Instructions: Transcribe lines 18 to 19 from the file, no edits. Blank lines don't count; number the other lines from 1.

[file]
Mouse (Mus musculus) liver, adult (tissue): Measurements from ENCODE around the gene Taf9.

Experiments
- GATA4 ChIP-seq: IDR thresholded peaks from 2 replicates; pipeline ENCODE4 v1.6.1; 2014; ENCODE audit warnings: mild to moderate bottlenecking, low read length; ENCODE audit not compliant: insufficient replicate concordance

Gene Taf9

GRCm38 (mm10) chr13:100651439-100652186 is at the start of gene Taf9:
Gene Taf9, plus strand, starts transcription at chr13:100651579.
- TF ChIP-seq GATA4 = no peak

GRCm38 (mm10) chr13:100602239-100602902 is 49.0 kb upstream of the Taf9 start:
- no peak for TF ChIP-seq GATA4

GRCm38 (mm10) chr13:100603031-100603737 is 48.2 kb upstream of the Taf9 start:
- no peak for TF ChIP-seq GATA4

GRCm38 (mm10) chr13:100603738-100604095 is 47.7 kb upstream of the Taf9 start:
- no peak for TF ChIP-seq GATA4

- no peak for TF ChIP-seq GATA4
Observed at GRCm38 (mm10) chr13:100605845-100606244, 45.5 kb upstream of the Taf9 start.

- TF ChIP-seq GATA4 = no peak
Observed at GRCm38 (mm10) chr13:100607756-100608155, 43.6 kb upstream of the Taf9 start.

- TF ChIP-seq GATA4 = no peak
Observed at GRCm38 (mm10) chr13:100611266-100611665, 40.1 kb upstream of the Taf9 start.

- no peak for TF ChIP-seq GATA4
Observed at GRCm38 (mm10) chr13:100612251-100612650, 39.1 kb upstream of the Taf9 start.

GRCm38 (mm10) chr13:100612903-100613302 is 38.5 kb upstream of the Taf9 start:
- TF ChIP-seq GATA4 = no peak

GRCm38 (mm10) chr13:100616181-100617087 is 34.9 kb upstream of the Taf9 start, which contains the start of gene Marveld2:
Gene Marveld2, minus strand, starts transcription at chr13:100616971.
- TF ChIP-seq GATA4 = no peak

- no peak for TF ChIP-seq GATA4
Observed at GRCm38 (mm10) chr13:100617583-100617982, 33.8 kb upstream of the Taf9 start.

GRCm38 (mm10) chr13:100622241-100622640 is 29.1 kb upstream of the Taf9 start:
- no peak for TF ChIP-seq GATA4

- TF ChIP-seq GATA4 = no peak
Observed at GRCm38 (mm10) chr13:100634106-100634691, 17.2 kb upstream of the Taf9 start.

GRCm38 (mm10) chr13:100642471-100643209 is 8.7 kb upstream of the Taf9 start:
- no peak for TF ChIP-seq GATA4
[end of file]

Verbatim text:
- TF ChIP-seq GATA4 = no peak
Observed at GRCm38 (mm10) chr13:100611266-100611665, 40.1 kb upstream of the Taf9 start.